Since the collapse of Rome, hundreds of ideology have risen, ranging from Far right to Far left, and many more in between. Because of the sheer amount of ideas that have existed, many did not get anywhere, or more often then not created unpopular fringe political parties or movements. However, the larger ideas have come shape the world politically and socially. This page is a place to list the most important and influential ideologies, as well as catalogue the effect they had at the time and in the modern world.
List of Economic and Social Ideologys
Created in southern Etrusca in 1789, Mutualism was the concept that everyone would be equal, both economically and socially. An extreme group of mutualists in Etrusca tried to instal the sytem there, but failed, almost without a fight. After its start and initial failure in Etrusca, the idea became popular in northern Iberia and Southern Frankland, with several successful Mutualism states existing. These states were mildly successful in the short term, but by 1860, the drawbacks of such a system became more and more clear, and Mutualism gradually shifted to favor the much less extreme Levalism.
Levalism is the less extreme version of Mutualism, and started in 1845 in the Senone Republic. While it still was based on the idea of social and economic equality, it was still possible to gain wealth, and this a more open economy existed. However, taxes were high, in order to fund free health care and other programs, thus making the system unpopular among monarchs and conservatives, but very popular among younger people. Additionally, Levalism focused on human development, with generally liberal tendencies, resulting in a much more popular version of Mutualism.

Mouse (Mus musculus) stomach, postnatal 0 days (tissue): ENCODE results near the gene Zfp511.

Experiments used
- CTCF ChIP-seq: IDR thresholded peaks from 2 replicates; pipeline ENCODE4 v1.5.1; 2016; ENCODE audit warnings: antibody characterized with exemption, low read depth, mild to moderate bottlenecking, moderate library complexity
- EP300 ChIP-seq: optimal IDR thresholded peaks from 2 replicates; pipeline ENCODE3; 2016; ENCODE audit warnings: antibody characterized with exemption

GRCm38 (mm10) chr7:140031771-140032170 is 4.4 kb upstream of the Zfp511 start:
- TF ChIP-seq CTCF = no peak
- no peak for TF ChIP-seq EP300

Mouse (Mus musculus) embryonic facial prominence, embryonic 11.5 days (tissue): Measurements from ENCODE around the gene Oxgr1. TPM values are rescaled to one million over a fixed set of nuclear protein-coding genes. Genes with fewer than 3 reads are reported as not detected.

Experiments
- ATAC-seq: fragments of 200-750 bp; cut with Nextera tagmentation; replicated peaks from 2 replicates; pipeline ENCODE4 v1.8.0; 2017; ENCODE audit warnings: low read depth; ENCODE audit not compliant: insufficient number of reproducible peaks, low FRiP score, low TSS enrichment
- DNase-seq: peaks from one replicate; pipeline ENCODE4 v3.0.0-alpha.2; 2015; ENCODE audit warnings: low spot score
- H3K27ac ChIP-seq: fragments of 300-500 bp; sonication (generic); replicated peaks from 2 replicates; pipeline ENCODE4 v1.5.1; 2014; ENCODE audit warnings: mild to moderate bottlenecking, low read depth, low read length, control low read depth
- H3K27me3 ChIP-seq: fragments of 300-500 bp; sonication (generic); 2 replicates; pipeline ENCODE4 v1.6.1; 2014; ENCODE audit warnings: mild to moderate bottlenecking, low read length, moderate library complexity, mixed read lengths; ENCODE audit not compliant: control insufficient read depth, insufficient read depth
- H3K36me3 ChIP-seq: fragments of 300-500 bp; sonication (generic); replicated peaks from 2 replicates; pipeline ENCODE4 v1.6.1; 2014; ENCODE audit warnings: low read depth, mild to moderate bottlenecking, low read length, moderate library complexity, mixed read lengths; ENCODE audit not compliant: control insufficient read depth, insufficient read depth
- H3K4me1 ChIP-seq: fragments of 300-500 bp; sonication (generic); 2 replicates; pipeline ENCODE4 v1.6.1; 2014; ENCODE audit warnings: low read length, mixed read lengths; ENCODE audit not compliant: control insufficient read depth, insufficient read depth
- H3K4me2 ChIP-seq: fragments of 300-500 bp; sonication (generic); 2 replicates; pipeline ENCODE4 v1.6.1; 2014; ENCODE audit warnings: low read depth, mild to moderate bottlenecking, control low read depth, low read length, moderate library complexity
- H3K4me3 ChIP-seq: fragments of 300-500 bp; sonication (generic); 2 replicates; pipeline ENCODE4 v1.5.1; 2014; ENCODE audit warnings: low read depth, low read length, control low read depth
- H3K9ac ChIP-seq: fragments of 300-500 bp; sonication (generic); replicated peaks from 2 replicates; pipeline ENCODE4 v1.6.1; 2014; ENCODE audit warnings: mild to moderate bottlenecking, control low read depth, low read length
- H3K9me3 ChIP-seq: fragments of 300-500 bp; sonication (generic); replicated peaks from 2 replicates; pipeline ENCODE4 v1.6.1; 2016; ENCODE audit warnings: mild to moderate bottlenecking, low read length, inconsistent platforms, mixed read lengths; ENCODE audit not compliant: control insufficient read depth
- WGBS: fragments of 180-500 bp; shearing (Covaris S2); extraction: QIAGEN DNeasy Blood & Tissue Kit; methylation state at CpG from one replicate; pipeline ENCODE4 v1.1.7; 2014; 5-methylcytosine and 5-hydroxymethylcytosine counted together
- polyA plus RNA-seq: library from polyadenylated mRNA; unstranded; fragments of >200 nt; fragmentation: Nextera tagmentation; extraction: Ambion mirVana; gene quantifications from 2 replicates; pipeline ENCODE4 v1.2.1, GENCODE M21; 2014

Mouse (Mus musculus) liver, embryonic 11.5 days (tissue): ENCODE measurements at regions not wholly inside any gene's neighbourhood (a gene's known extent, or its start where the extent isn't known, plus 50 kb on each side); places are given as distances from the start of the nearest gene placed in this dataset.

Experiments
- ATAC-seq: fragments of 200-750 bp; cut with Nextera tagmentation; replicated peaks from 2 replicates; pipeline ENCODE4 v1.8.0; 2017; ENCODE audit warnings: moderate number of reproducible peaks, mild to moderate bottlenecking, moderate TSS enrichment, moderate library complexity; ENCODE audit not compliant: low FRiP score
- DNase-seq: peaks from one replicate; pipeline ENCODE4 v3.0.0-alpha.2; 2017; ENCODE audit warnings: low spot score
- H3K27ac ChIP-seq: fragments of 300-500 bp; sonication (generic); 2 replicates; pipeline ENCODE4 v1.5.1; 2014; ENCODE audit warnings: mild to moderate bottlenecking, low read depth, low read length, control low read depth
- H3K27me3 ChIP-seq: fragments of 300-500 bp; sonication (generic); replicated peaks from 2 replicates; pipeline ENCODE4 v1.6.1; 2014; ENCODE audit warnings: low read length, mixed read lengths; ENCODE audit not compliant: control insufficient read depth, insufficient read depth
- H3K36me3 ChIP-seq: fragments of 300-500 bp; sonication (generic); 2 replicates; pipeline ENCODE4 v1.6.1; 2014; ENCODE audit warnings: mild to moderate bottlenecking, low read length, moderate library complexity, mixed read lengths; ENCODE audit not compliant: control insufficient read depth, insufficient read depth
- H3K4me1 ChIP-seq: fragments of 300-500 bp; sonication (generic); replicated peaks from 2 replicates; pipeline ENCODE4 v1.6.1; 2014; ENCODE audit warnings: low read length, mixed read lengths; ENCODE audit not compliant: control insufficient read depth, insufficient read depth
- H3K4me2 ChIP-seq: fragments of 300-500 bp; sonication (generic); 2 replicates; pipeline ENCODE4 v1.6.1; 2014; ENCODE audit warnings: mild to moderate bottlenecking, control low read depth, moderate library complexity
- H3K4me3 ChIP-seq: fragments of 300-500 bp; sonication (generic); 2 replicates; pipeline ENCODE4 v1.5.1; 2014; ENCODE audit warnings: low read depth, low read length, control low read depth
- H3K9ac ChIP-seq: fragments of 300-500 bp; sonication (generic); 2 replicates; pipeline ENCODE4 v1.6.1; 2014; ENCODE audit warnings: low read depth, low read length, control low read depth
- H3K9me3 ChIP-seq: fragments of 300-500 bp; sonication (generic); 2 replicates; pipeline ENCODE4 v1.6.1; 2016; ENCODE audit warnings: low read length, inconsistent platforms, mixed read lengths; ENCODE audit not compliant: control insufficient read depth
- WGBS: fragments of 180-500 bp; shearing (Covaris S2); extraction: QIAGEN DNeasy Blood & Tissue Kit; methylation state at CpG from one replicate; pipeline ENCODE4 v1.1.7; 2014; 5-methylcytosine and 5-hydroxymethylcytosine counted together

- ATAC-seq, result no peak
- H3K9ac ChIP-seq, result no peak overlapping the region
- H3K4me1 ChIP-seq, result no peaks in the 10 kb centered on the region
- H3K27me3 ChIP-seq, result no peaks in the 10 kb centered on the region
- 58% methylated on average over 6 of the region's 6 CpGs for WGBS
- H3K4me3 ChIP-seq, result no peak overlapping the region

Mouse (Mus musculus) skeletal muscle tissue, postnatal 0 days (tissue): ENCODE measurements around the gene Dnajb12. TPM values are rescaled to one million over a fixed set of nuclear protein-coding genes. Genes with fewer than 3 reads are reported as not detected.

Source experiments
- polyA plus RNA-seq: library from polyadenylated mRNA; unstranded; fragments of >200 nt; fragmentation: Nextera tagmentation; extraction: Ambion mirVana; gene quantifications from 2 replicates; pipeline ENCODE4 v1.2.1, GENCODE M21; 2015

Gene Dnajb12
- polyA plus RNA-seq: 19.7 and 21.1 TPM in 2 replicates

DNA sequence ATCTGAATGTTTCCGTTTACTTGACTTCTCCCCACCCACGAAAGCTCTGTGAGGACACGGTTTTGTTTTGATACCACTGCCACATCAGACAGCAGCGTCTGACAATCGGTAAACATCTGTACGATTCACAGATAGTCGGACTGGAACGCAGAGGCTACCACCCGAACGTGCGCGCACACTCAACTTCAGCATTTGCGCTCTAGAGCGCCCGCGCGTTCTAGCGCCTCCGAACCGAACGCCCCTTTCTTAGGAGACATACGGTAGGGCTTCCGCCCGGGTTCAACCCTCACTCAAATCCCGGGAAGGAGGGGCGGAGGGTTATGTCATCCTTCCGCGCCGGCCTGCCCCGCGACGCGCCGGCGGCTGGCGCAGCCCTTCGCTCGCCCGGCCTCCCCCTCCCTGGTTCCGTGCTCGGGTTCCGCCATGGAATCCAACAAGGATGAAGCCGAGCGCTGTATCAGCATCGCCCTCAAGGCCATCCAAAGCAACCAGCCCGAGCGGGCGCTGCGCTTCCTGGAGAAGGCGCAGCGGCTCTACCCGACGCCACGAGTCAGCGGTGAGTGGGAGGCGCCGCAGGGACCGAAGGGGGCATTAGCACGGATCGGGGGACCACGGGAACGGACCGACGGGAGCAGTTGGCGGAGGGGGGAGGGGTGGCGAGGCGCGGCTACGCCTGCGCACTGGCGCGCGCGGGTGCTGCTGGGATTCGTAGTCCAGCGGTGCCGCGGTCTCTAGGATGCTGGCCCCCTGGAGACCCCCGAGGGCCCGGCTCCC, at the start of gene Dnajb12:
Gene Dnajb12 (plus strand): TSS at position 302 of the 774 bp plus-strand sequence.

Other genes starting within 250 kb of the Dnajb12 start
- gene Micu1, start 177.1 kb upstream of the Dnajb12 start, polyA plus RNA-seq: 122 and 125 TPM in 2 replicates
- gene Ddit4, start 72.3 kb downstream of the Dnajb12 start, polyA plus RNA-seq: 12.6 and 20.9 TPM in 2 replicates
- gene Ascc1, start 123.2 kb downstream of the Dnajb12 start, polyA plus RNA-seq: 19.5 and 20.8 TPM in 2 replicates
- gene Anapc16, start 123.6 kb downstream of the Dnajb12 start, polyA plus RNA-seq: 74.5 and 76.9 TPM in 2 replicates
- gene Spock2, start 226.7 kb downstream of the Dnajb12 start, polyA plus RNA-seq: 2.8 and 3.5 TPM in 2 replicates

Created in around 60 AD in Wessex, Royalism was the concept, or rather an addition of said concept, that society should fall into a strict social structure based on birth. Very little social mobility existed in a royalist system, and while it was possible to accumulate wealth, it was extremely difficult to move up the social ladder, at least not without contacts at the top. Royalism was adopted by many nations throughout the 1st millenium, and defined the policys of many nations diring that time. How ever, after the upheaval in the year 1167, Royalism became much less popular, and after the first European war in 1324 it became completely defunct.